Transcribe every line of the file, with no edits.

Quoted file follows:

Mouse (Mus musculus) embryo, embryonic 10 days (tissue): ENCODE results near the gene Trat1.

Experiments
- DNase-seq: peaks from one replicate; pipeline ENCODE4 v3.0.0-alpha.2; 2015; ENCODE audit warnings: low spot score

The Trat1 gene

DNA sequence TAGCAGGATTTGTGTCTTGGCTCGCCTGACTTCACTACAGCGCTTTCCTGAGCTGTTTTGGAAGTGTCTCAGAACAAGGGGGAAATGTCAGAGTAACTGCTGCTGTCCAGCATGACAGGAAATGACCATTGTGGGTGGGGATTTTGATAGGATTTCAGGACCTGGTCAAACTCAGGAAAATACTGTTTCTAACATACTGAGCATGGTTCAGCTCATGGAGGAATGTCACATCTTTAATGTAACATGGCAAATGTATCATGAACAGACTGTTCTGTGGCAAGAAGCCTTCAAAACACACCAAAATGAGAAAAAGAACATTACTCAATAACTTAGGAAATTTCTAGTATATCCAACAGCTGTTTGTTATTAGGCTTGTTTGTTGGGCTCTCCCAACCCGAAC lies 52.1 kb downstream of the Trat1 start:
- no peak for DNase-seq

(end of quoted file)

Mouse (Mus musculus) embryo, embryonic 10 days (tissue): ENCODE results near the gene Trat1.

Experiments
- DNase-seq: peaks from one replicate; pipeline ENCODE4 v3.0.0-alpha.2; 2015; ENCODE audit warnings: low spot score

The Trat1 gene

DNA sequence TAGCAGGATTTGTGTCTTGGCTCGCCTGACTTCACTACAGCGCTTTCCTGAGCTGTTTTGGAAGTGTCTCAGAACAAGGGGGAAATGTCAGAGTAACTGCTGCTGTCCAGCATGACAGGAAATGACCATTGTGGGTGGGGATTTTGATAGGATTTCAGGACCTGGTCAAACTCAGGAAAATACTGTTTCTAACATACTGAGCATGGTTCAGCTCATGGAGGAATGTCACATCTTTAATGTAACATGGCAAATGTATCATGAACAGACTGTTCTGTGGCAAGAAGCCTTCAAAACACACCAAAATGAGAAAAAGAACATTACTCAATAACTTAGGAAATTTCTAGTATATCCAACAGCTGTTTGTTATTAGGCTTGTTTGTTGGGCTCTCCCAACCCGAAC lies 52.1 kb downstream of the Trat1 start:
- no peak for DNase-seq